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Financing the global energy transition
Any oil and natural gas industry executive thinking about where to invest capital in the next year, five years, or decade is facing mixed signals, to say the least. Oil prices are strong today, but the long-term trends suggest oil companies must eventually build their portfolios of low-carbon and zero-carbon projects if they are to remain profitable in the net-zero world.
West Texas Intermediate (WTI) crude spot prices started 2020 in the high $20s/bbl, then plummeted below $12/bbl in April, recovered in May, and continued to climb for the rest of the year and through to today. WTI has been above $60/bbl every day in March 2021.
But this remarkable recovery must be seen in the context of what IHS Markit Vice President, North American Unconventionals Raoul LeBlanc called "an onslaught of announcements and pledges by countries and companies … for the energy transition" away from fossil fuels in the last year.
The oil industry and companies that invest in it are trying to manage for both the short term and the long term. As Steve Pattyn, chief investment officer of hedge fund Yaupon Capital Management, put it: "The story of 2020 was the recognition of a need to get to net zero and deal with the negative externalities of carbon in a meaningful way. This has created opportunities, but it requires infrastructure, government support, and a lot of investment, not just from energy investors."
Said Ben van Beurden, Shell CEO: "Net zero is both a moral imperative and an amazing business opportunity."
At the CERAWeek by IHS Markit virtual conference in the first week of March, many panel discussions considered the issues of where, when, and how that climate moral imperative will intersect with business opportunities. It's happening already, of course, with huge investments in renewable power, battery storage, and electric vehicles. But speakers agreed that it needs to happen to an even greater extent in the future to enable technologies such as carbon capture and storage (CCS) and hydrogen to reach the scale needed to balance the globe's carbon budget.
And yet huge questions remain, which industry executives and government leaders from around the world referenced over and over again: How much is needed? What are the most promising technology areas? Will the needed funds be available?
How much is needed?
On the "how much is needed" question, the numbers began with $10 trillion over the next decade cited by John Kerry, US Special White House Envoy for Climate Change, and moved up from there.
Pattyn and Jeff Currie, head of commodities research at Goldman Sachs, came up with the cost range of $15-$20 trillion by 2030, with Andrew Light, acting assistant secretary for international affairs at the US Department of Energy, mentioning $23 trillion.
Looking out to 2050, Samir Assaf, chairman of corporate and institutional banking for HSBC, floated the global investment need at $100 trillion. (A few days after CERAWeek, the International Renewable Energy Agency came up with the figure of $131 trillion by 2050.)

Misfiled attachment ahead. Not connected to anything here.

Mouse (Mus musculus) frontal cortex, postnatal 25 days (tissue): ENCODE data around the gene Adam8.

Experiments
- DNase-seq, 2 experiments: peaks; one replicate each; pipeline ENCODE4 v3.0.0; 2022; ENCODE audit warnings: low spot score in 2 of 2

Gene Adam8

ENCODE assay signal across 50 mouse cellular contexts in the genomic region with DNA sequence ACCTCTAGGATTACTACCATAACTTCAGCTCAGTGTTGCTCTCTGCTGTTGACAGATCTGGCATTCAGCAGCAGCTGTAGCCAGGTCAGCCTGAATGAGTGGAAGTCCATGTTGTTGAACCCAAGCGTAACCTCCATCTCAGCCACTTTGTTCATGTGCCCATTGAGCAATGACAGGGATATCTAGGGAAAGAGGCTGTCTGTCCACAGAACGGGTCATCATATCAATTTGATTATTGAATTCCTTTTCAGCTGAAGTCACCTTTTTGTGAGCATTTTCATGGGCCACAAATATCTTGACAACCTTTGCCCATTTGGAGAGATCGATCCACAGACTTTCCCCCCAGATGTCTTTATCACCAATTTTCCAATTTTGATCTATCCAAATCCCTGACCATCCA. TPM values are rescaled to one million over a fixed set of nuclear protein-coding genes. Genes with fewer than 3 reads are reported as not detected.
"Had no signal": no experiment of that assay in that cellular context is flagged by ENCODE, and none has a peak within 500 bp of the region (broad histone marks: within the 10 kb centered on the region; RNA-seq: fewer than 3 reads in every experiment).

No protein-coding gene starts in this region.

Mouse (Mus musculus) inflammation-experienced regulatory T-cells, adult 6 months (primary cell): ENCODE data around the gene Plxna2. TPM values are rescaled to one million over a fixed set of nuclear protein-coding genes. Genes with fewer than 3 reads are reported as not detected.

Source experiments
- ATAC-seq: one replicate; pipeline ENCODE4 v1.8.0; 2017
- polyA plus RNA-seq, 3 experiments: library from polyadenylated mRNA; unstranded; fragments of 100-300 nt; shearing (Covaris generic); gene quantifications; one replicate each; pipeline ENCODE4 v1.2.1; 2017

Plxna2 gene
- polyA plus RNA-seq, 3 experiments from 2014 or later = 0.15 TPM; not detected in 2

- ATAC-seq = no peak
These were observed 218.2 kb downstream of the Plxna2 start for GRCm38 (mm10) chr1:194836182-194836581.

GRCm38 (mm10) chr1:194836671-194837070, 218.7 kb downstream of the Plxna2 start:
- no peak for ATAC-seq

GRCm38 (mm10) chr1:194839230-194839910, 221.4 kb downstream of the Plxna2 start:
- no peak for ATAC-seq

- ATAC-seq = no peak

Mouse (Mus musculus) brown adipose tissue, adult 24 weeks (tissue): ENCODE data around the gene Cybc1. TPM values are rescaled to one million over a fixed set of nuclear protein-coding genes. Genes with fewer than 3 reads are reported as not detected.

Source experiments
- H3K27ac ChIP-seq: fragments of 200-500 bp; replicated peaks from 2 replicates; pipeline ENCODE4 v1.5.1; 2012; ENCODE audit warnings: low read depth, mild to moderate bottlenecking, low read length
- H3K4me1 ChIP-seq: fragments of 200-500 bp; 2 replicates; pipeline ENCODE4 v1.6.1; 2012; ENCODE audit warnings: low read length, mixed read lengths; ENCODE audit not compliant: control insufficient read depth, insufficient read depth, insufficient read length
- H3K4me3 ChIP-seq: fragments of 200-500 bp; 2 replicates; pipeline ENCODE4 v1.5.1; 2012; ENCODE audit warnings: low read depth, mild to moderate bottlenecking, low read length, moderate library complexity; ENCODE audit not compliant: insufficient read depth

Whatever the number is, the reality is that investment today falls far short of that figure. Panelists such as Bobby Tudor, chairman of investment bank Tudor, Pickering, Holt & Co., pointed out that global energy transition spending is about $500 billion per year, well below the trillions of dollars needed annually.
Where should spending be directed?
In one panel at CERAWeek, Atul Arya, chief energy strategist at IHS Markit, led a discussion on the investment needed for strategies such as widespread electrification of heat and transportation, supplied by renewables and battery storage; emissions avoidance; CCS; and hydrogen.
Mass electrification is a prominent area for investors, said Peter Terwiesch, president of industrial automation at ABB. But the scale is daunting. "In terms of primary energy demand, the world is using something like 150 Terawatt-hours per year, largely coal, oil, and gas. If we translate that to the largest non-fossil sources of power, it's like 1,500 times the largest hydroelectric dams," he said.
Renewable generation installation capacity set a record in 2020, despite the COVID-19 recession, and 2021 is expected to set a new record, said Lara Dong, IHS Markit senior director, power and renewables.
It's a global phenomenon, with countries with growing demand for energy in the lead. China is the world's largest wind and solar market, Dong said. "Half of recent Chinese power additions were wind," she said, and China is using it to support growing demand, not just to replace fossil fuel assets.
In the US, Tudor said he sees strong interest from investors in the power industry's transition. Investors are seeking "high single-digit, low double-digit returns," he said. "A lot of projects … can do that. But there probably are not enough projects to … soak up all that capital."